Whiskered Bat

Scientific Name: 

Myotis mystacinus

Description

The Whiskered bat has shaggy fur that can be a dark brown, greyish brown or light brown on its back and a dark or light grey on its underside. The nose, ears and wing membranes are all a blackish brown in colour. The Whiskered bat is very similar to the Brandt's bat in appearance but tends to generally be slightly darker. There are other differences known between the Brandt's and Whiskered bats, including the shape of the tragus, the teeth and the penis shape, which is club tipped in the Brandt's bat. The Whiskered bat has a relatively slow and fluttery flight pattern, although it will weave rapidly while hunting.

Weight: 

4-8g

Lifespan: 

Although the maximum recorded age was 24 years, it is generally believed that 19 years is their maximum life expectancy, although in reality the average life expectancy is probably closer to 4 or 5 years.

Distribution: 

The Whiskered bat has been recorded in England, Wales and Southern Scotland.

Habitat: 

Open Country and wooded areas including, gardens and parkland. The Whiskered bat will roost in provided bat boxes, lofts and behind external features of buildings during the summer period and between October and March they will hibernate in caves, cellars, mines and tunnels. The Whiskered bat will tend to hang in open areas during hibernation, whereas the Brandt's bat will tend to hide out of sight.

Reproduction: 

Mating occurs during autumn while in the hibernaculum and fertilisation is delayed until the following spring. Females start to form maternity roosts of between 20 and 50 bats around May and a single offspring, known as a pup, is born during June/July. The pup is capable of flight in about 3 weeks and will be independent at around 6 weeks of age.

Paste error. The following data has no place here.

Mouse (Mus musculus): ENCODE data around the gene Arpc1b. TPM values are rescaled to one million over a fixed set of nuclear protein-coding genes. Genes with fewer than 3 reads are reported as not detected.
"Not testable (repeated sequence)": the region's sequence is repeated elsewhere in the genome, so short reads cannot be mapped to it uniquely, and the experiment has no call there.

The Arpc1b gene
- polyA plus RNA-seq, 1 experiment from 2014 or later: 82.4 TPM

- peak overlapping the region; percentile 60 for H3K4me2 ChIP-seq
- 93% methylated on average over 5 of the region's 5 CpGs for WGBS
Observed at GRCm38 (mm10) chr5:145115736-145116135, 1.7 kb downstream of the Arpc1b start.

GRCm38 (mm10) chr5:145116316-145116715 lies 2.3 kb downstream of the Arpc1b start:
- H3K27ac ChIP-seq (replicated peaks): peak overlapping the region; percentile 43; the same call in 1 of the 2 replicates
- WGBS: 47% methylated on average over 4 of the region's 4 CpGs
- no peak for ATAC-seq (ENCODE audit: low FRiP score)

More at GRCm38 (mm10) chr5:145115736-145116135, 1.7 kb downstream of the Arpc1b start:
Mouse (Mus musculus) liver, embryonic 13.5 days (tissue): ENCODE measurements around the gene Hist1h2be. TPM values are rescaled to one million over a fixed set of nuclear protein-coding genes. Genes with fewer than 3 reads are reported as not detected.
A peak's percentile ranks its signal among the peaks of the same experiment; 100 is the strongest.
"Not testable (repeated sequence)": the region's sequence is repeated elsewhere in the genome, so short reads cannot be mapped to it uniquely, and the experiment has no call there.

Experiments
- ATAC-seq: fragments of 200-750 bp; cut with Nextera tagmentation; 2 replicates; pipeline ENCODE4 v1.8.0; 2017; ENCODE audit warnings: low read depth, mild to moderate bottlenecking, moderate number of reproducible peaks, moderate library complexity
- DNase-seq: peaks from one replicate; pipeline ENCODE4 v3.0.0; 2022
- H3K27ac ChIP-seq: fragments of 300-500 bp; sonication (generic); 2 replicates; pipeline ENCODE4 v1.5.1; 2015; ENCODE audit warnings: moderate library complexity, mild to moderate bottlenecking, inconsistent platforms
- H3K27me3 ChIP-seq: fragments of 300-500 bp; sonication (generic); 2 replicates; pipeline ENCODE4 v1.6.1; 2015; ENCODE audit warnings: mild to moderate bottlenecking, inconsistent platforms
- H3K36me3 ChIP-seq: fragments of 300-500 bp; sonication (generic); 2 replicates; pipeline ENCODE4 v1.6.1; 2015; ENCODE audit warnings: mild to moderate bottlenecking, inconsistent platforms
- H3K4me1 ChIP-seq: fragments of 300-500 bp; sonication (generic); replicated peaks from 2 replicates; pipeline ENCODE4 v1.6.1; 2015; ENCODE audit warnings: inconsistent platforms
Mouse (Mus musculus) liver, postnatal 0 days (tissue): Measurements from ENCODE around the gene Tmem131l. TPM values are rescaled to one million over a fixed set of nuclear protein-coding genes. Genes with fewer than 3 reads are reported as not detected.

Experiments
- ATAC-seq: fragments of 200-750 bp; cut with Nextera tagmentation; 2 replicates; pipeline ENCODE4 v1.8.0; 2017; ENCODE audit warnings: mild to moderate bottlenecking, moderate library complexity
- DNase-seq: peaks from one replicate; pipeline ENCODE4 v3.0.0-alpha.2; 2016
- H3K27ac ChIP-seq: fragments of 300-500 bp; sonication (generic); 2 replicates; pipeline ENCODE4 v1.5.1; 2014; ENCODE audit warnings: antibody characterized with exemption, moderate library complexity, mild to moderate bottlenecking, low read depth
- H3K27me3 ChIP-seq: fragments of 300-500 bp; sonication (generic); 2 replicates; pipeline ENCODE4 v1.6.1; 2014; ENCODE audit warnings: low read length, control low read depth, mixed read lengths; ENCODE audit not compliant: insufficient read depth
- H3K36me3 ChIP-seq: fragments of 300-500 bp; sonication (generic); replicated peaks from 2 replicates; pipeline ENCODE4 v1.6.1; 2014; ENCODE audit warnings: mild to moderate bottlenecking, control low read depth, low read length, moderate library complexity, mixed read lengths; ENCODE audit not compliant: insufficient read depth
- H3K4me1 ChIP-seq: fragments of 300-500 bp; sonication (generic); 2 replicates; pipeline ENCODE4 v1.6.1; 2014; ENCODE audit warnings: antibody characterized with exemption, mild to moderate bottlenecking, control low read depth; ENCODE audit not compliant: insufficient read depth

Predators: 

All though not directly at threat from a predator, Whiskered bats are vulnerable to woodland decline and intensive agricultural practices, especially where pesticides are used. Disturbance of their winter hibernation sites is also considered a risk.

Status: 

Whiskered bats are not listed as Threatened. Fully protected under Schedule 5 of the Wildlife and Countryside Act (1981) as amended, and by the Conservation (Natural Habitats &c.) Regulations (1994). An agreement on the Conservation of Bats in Europe (EUROBATS) under the auspices of the Bonn Convention, also known as the Convention on Migratory species (CMS) is in force, and all European bats are listed under Appendix II of the CMS.

Did You Know?: 

Up until 1970 the Whiskered bat and Brandt's bat were believed to be the same species. During the summer period male Whiskered bats tend to be solitary. The Whiskered bat is the smallest of the Myotis genus found in the UK.

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M. mystacinus

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